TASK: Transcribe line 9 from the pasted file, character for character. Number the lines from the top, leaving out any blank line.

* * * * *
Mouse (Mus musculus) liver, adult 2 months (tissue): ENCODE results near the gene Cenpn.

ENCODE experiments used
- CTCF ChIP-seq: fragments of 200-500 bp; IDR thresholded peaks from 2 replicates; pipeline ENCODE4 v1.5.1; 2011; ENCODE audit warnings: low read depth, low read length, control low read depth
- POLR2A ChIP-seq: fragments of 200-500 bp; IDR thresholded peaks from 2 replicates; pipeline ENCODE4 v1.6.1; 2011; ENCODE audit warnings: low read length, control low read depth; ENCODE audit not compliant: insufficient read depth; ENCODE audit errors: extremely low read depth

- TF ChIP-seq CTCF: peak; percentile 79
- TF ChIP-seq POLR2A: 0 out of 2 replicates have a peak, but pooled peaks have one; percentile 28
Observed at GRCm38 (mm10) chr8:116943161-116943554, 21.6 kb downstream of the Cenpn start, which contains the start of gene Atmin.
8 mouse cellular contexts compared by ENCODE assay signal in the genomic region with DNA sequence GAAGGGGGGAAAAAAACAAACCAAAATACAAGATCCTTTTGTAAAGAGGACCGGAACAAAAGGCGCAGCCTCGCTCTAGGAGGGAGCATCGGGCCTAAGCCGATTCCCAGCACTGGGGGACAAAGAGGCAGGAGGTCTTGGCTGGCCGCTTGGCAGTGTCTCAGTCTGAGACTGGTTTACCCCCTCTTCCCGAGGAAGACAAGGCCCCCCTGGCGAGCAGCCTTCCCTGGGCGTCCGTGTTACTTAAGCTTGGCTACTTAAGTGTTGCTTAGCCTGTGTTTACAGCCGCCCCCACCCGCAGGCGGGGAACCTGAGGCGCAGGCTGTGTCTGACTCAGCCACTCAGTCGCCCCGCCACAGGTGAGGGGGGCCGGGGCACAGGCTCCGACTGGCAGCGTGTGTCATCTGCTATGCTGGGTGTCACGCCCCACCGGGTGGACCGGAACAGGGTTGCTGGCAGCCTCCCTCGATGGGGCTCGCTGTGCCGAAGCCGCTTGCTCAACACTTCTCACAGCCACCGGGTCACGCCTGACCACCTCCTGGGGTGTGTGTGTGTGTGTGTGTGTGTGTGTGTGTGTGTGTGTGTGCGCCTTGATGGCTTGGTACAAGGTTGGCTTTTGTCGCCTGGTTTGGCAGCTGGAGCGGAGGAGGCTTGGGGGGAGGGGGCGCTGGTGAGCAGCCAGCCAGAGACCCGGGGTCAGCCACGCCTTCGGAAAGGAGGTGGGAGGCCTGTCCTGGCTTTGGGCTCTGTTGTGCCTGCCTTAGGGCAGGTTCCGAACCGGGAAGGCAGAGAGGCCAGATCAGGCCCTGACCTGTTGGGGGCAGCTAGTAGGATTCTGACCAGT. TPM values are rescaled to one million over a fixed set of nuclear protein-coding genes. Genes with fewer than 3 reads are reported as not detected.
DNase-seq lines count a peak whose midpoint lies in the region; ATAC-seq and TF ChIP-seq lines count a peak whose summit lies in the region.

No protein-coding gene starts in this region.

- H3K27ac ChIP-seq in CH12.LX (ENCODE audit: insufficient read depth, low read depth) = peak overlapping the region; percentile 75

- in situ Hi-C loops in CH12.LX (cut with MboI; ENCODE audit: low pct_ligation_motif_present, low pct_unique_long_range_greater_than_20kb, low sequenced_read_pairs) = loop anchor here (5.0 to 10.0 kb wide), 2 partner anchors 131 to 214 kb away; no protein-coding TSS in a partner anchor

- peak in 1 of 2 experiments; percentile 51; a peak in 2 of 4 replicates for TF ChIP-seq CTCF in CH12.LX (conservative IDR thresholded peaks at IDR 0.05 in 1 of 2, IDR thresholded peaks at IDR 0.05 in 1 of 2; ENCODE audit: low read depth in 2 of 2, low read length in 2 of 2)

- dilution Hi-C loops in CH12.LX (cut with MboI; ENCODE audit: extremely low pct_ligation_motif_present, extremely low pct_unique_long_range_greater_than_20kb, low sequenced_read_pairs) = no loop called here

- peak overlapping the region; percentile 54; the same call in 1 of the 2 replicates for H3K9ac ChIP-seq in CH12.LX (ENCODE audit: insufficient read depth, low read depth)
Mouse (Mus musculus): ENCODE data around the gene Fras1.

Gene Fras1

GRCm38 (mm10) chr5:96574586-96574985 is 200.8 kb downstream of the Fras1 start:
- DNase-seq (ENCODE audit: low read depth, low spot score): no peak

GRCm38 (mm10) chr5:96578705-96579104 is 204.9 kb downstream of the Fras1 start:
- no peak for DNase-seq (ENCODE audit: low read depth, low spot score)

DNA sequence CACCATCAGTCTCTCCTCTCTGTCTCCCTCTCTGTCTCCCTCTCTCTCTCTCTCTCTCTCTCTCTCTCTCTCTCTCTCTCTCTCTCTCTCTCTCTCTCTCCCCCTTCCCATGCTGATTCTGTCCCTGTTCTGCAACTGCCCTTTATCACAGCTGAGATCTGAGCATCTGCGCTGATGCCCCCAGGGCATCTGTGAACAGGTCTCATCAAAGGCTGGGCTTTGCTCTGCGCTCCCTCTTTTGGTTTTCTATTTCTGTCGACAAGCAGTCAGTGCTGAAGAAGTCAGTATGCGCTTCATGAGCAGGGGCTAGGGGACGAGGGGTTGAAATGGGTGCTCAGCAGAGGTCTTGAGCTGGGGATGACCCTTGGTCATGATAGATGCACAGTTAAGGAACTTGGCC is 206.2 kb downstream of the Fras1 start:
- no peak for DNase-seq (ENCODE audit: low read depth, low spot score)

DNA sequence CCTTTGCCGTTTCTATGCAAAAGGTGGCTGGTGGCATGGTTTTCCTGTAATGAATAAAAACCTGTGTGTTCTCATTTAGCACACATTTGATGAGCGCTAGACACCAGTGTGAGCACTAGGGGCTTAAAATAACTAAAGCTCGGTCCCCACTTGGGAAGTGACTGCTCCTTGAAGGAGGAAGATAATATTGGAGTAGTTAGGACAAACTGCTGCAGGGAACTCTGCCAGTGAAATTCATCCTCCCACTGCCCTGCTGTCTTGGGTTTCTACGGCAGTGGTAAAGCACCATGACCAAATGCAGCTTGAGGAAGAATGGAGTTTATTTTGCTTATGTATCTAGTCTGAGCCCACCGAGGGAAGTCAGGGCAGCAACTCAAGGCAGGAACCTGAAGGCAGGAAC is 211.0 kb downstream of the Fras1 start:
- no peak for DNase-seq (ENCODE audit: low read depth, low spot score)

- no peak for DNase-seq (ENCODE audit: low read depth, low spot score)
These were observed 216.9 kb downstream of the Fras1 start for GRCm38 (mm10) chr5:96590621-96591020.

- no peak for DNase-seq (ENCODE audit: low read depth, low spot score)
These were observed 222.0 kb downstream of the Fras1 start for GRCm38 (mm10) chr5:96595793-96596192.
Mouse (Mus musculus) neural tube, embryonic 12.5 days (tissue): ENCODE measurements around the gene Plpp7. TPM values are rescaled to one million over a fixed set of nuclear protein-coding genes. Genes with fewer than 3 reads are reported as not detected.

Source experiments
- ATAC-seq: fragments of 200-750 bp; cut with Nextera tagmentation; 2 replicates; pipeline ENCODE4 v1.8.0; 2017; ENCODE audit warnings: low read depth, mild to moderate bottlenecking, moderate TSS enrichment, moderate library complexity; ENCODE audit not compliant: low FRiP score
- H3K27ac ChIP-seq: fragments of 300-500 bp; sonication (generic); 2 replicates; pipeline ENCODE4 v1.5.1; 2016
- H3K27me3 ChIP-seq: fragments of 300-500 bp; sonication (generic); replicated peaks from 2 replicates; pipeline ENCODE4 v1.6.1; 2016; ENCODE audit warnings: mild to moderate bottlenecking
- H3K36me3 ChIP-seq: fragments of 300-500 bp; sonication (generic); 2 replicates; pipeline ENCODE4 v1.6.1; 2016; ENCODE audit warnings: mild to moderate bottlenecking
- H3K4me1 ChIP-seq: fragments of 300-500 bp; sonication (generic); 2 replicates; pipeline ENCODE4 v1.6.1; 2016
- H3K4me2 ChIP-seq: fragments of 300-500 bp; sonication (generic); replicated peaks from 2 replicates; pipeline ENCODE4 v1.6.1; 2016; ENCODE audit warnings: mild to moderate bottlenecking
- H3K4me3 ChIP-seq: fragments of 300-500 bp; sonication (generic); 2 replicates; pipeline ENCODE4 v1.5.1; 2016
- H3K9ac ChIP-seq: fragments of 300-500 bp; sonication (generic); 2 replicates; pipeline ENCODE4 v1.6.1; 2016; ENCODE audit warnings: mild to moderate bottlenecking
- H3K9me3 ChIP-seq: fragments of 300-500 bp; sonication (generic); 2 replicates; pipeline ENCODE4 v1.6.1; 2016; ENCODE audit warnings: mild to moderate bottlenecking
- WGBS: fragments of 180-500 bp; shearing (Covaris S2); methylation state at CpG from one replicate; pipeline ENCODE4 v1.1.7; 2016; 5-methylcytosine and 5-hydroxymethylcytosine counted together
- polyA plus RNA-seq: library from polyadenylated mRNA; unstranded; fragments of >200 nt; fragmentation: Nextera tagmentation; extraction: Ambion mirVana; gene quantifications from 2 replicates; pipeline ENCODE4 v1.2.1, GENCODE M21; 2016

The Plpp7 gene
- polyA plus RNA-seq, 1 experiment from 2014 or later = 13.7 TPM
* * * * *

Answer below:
DNase-seq lines count a peak whose midpoint lies in the region; ATAC-seq and TF ChIP-seq lines count a peak whose summit lies in the region.